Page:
Businesses aim to nurture workforce capable of creating new value
In the 100-year-life era, the phase of life where one remains a part of the active workforce may grow longer as healthy life expectancy increases. In an age like this, it is necessary to develop an environment where one can take ownership of their career and is able to choose their own work style, taking advantage of such options as having a side business, second job, or changing jobs instead of remaining in a traditional career path where one works for the same employer for their entire professional life.
The arrival of such an age has prompted the government to promote recurrent education for workers so that they can both work and learn at the same time.
“Anyone from new graduates to middle-aged and elderly workers will be increasingly required to update their skills accordingly while learning new things at their respective stages,” Noumura said.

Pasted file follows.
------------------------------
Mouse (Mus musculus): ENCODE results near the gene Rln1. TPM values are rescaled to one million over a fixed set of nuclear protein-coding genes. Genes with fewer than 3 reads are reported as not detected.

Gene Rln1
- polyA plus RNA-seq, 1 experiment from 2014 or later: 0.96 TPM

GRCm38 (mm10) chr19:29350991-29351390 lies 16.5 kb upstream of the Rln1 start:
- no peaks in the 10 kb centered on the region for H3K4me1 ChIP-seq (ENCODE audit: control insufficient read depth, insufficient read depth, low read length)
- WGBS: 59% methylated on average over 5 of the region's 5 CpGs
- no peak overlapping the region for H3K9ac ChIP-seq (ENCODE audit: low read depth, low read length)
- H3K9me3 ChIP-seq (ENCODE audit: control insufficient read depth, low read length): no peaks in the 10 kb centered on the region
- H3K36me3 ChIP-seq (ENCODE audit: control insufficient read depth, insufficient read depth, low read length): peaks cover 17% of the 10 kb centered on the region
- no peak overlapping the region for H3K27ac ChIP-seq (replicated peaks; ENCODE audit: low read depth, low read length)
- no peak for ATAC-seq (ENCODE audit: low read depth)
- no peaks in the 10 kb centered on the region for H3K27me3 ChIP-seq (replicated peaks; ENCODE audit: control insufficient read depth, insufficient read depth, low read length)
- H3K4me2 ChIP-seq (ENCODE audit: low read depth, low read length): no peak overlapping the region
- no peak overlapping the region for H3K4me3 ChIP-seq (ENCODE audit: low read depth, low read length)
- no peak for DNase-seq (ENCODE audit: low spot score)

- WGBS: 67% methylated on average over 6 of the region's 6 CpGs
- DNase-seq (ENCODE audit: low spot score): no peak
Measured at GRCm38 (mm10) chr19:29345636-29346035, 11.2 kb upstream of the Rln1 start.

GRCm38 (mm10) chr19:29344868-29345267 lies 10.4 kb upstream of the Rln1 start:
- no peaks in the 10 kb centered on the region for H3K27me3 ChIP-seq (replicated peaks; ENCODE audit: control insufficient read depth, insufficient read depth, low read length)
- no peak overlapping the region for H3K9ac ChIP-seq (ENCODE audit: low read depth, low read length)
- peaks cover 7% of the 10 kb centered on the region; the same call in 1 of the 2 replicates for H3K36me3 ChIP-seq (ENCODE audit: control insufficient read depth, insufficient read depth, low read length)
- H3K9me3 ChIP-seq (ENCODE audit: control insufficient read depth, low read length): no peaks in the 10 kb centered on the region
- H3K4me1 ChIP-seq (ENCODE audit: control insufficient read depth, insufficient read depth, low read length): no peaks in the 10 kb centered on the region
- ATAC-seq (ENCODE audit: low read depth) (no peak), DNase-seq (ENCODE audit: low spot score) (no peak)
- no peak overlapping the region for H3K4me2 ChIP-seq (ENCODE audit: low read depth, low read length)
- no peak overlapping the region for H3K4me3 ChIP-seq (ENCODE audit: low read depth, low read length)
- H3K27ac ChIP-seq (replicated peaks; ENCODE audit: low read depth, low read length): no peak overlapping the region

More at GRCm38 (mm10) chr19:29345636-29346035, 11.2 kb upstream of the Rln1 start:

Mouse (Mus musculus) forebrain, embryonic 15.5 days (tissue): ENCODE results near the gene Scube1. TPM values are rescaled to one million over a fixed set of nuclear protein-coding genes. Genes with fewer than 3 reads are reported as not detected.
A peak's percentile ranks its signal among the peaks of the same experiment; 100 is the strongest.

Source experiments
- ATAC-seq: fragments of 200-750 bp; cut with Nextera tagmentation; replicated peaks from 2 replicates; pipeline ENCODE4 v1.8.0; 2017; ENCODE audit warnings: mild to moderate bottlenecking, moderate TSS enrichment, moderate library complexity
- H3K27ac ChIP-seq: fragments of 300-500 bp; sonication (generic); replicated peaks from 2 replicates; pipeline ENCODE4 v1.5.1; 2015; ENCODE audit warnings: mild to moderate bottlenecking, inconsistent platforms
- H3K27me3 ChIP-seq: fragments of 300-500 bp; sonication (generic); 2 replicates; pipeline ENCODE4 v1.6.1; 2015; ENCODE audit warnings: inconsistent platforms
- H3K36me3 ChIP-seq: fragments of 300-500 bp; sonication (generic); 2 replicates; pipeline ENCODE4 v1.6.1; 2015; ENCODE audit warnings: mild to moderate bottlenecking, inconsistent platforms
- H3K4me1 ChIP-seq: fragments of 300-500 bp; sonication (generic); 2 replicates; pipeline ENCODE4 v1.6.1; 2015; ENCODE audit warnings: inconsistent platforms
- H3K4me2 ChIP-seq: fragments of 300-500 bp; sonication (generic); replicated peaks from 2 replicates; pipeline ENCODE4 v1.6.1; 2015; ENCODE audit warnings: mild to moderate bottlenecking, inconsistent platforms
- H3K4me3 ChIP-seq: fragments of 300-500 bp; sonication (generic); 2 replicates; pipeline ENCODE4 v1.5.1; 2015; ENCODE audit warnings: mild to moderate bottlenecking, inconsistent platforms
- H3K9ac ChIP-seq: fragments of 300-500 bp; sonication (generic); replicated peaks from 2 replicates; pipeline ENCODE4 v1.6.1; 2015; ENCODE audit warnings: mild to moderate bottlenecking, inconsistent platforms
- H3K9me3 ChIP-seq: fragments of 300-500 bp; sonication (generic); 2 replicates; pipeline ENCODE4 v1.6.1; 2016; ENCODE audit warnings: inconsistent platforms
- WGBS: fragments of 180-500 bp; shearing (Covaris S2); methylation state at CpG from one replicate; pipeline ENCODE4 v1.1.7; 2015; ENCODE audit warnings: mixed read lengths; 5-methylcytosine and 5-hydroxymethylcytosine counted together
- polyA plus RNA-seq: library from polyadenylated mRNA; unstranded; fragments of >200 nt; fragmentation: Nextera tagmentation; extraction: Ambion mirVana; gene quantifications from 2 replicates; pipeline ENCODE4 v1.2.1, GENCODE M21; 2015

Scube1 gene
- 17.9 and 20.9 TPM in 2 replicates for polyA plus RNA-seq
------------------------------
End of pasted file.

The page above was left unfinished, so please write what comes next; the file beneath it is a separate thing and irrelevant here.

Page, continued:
Source of value creation
Still, businesses need skilled individuals if they want to achieve innovation goals. Some companies have introduced measures to stimulate workers’ motivation to learn and reward them for learning.
Following its performance evaluation reform, Hitachi Ltd. in 2019 consolidated three in-house training entities into one and created a spin-off company. Hitachi is focused on developing individuals who can lead digital transformation strategies.
In an age when technology advances discontinuously and revolutionary innovation can result from a fusion of totally different things, there are growing movements and expectations to seek employees who bring in new types of value to the company by giving them varied experiences in and outside the company.
On the other hand, individuals’ attitudes toward organizations are changing. There is a growing demographic who, in addition to seeking employers who duly reward them for their work, seek to acquire skills that are widely needed in society rather than just the skillsets that are only useful to a specific company.